In the end, 64-bit processors are becoming more and more commonplace in home computers. Most manufacturers build computers with 64-bit processors due to cheaper prices and because more users are now using 64-bit operating systems and programs. Computer parts retailers are offering fewer and fewer 32-bit processors and soon may not offer any at all.
Disable Unnecessary Hardware
Every piece of hardware leeches power from your battery, so disable anything you don’t immediately need. External devices, such as flash drives, SD cards and an external keyboard or mouse, can simply be unplugged. Windows® 8.1’s PC Settings offers an Airplane Mode to disable integrated wireless and Bluetooth adapters and enables you to turn off your camera. Device Manager optionally disables hardware that’s not customizable through PC Settings.
Disable Unnecessary Programs
Every running program makes your power-hungry CPU and RAM work a little harder, so when you need extra juice, don’t multitask. Close unnecessary windows or end unused processes in the Task Manager.
Optimize Your Screen
That big, bright LCD screen hogs most of your battery power, so reduce its consumption wherever possible by dimming the display. You can also lower the screen resolution to reduce the strain on your graphics adapter.
Use the Power Saver Profile
Selecting Power Options’ Power Saver profile turns off the screen and puts the computer to sleep after a short period of inactivity. However, manually choosing the Hibernate option avoids the waste of inactivity and conserves more power than sleeping. The option to hibernate when you press the Power button is available in Power Options.
Optimize Your Battery
Power efficiency assumes battery efficiency, so keep your lithium-ion battery in optimal condition by regularly topping off the charge and avoiding a complete discharge. Clean the contacts with rubbing alcohol every few weeks to ensure a solid connection with your laptop.
Consider upgrading to a solid state drive that uses less power than traditional mechanical drives. However, avoid adding more RAM unless you anticipate running memory-hungry programs that max out your current RAM and force less efficient virtual memory use.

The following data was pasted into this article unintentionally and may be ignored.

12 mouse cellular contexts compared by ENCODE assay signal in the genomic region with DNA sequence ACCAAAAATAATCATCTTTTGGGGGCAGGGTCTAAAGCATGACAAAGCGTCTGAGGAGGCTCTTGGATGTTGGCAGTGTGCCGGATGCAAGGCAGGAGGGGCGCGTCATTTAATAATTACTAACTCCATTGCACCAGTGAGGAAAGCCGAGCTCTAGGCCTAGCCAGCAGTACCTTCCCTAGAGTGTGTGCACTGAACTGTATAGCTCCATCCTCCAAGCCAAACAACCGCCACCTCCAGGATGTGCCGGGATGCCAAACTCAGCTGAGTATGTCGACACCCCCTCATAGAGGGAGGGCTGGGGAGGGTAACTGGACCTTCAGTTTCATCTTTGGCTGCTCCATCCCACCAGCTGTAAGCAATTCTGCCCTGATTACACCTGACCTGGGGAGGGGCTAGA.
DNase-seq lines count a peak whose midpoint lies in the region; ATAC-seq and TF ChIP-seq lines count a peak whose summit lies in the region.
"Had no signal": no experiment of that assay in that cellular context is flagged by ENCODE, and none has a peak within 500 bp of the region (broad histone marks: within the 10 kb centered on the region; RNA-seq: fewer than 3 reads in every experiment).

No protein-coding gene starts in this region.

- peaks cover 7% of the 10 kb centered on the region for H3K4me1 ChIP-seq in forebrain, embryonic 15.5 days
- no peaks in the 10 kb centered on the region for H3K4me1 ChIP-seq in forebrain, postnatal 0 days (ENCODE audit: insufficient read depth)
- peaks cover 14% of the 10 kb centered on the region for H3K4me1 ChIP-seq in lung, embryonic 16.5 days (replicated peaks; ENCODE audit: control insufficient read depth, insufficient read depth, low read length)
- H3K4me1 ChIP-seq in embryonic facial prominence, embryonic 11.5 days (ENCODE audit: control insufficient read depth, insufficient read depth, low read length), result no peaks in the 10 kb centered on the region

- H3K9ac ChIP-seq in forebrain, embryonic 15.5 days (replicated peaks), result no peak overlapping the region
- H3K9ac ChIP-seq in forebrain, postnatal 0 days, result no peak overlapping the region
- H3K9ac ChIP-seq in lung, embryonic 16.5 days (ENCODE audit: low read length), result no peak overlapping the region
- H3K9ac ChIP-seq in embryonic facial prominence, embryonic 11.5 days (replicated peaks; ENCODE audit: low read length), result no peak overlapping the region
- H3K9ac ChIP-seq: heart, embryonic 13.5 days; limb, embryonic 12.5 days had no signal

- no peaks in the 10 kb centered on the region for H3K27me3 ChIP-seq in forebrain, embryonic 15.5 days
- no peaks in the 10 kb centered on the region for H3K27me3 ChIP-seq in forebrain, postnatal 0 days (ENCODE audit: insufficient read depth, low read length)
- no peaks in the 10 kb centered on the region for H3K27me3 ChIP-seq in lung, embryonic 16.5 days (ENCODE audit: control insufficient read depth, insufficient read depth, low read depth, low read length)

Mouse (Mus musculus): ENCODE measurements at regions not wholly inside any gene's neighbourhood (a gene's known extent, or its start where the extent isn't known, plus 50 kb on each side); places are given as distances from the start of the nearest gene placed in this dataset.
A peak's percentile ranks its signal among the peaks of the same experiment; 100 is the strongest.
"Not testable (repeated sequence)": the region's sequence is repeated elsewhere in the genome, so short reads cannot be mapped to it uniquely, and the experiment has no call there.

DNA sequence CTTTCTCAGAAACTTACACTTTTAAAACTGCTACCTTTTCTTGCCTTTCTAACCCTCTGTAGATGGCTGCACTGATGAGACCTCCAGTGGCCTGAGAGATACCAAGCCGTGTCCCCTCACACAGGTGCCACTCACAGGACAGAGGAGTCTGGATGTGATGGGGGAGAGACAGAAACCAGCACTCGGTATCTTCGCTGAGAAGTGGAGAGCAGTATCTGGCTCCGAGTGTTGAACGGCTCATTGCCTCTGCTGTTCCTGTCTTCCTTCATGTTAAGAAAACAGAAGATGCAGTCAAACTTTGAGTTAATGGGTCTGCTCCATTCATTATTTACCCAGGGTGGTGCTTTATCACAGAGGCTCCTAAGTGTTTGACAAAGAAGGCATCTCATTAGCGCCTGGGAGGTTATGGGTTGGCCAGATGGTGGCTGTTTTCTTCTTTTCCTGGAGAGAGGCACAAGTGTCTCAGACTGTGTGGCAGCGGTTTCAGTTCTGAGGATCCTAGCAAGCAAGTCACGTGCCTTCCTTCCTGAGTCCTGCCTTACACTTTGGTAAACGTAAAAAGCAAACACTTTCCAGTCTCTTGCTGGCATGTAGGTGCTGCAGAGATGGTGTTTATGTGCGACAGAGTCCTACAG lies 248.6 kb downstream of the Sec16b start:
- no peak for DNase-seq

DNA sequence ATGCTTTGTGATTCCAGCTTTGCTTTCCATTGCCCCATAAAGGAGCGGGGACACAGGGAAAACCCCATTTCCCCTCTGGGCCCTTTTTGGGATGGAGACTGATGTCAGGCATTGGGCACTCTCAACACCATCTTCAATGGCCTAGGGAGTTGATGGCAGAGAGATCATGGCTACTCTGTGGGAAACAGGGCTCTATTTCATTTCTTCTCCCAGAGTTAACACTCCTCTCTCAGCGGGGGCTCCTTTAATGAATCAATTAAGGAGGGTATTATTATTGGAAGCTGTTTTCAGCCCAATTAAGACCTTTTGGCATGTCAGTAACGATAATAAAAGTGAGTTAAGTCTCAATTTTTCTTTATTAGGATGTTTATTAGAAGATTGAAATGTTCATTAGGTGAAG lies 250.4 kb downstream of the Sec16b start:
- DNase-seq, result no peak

1. Don’t get too attached.
When you plug your laptop in for the first time, you should make sure to fully charge it once to calibrate it. But after that, aim to keep it between 40 and 80 percent. Apple’s customer care says you should do this to “keep the electrons in it moving occasionally.” Wired has a better explanation of whyhere. But the bottom line is, doing this can help prolong your battery life by as much as four times.
I know that’s easier said than done. Just remember to keep an eye on your battery percentage (usually shown in a corner of your screen) throughout the day. If you leave your laptop at home, then shut it down, close it and keep it unplugged on a desk, not a couch.
You should also fully charge and discharge your computer’s battery at least once a month. Set a reminder on your phone or something. You forked over what I assume to be a ton of money for this thing, so paying attention to it once a month shouldn’t be a problem.
2. Stay cool.
Most modern laptops are made with lithium-based batteries, which should be stored in temperatures between 50 and 95 degrees Fahrenheit. You might not always be able to keep tabs on that sweet spot, so to make things a bit simpler, room temperature is fine.
That being said, there are a few ways you can make sure your laptop isn’t constantly having menopausal hot flashes. You should start by minding its air vents. Most MacBook vents are located on the back of the laptop, near the top of the computer. Whenever you prop your laptop up on your bed, couch or lap, you’re likely blocking the airflow. This, in turn, causes the computer to overheat. And overheating will screw up your battery life.
That’s not to say you should be completely paranoid about keeping it on flat, cool surfaces all the time. But maybe consider moving it to a desk before you fall asleep or head to work.
3. Update, update, update.
Most companies are constantly looking for ways to improve battery life via software updates. In fact, it was one of the main things Apple touted in its OS X Mavericks release last year. You may fear change, but change can extend your battery life. So make sure you have the latest software installed on your computer.
4. Don’t just leave it there.
Maybe you’re in trouble with the law and need to disappear for six months. We understand how these things go. But that doesn’t mean you’re off the hook for correctly storing your computer. You should store it with a 50 percent charge in a consistently cool area. Storing the computer with a fully discharged battery might ruin the battery forever. And storing it with an absolutely full charge might cut the battery’s lifespan short.